“You either die a hero or you live long enough to see yourself become the villain.”
The Dark Knight was a film that I had extremely high expectations set for. As my most anticipated film of 2008, with one of the most talented actors ever – Heath Ledger – in his last completed performance, and a convincing take on the Batman franchise with director Christopher Nolan’s first Batman film, Batman Begins in 2005; this could have easily gone either way. I have been extremely disappointed before with films like this that have had my excitement ever since they have been announced, but The Dark Knight has proven to be one that I am incredibly happy with. Astoundingly happy with in fact; it has proven to be an absolute masterpiece and did not disappoint me in any way at all.
The Dark Knight has what I consider to be a extensive running time, but I can say with certainty that it was one of the best two and a half hours of my life. The whole film overall was striking and potent to an extreme so far that I was speechless throughout the whole viewing. It has been a long, long time since watching a movie has had this much of an impact on myself.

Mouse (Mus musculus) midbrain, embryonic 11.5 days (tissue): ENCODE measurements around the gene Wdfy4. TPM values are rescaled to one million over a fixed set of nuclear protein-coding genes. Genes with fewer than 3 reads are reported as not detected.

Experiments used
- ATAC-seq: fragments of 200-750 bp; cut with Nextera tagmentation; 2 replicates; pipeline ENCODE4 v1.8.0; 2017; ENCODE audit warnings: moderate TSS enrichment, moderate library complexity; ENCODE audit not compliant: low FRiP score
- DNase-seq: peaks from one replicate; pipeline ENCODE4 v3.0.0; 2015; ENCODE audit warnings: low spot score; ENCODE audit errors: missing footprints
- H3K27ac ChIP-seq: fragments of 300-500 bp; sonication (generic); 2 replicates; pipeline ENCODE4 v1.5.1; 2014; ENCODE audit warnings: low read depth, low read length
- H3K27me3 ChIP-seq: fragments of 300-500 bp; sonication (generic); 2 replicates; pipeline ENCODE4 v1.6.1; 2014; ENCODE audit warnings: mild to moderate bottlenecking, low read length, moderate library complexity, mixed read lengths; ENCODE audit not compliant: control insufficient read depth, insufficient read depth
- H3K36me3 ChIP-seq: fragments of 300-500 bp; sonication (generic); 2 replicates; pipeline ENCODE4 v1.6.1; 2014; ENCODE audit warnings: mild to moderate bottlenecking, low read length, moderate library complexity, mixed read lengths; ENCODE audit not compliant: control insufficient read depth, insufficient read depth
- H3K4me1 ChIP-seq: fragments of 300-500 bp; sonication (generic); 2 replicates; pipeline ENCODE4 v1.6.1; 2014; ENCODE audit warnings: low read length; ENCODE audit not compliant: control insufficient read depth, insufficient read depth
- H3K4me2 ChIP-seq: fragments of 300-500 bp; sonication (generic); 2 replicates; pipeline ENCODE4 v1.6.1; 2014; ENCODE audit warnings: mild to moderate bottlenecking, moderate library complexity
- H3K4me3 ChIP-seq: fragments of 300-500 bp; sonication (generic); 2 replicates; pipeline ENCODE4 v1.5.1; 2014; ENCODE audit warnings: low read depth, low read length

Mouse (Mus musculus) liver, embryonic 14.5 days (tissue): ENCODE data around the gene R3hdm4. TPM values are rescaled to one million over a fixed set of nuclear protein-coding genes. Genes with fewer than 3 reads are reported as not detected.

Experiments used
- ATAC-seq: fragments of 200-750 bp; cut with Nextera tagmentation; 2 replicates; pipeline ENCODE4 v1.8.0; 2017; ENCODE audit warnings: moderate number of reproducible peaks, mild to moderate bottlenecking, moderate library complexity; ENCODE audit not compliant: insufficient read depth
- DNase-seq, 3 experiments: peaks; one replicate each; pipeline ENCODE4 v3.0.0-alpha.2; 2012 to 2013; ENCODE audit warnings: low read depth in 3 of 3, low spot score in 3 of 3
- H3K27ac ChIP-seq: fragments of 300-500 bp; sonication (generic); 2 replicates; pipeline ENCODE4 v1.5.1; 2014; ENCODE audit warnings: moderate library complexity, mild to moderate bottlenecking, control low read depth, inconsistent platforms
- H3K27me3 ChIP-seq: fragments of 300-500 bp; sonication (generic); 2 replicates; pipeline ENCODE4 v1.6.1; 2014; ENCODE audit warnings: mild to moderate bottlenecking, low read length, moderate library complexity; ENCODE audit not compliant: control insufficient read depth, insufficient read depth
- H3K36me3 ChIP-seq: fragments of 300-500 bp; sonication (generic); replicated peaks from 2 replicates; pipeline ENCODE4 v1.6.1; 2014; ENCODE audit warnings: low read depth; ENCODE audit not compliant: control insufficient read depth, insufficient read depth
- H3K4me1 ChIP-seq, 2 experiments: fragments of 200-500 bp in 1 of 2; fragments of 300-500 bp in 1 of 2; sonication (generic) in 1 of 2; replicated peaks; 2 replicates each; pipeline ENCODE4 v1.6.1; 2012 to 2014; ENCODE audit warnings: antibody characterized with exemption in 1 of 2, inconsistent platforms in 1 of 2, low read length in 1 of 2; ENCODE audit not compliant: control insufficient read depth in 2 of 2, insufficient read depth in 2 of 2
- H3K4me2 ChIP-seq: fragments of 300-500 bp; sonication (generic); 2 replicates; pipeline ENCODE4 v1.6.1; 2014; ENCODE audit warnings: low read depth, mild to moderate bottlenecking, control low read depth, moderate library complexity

Being a fan of the Batman franchise in general, and particularly the recent Batman Begins, the whole idea of a sequel to the Christopher Nolan addition was spectacular even just to think about. Finally seeing it on the big screen was almost impossibly amazing to watch. The story was unbelievably powerful and transfixing, creating an atmosphere so alluring and compelling that the viewer has no choice but to become completely connected within the movie. Gotham has had its share of notorious villains before, but the new wave of crime coming from the psychopathic killer, The Joker, sends chaos throughout the city. Some consider Batman a hero, while others see him as a villain on his own. But when The Joker is exposed to the city, the two are willing to change every part of what they believe in to stop the other. In amongst these two defining characters, several other unlikely ones are introduced, bringing even more chaos to Gotham and creating an even more intricate plot.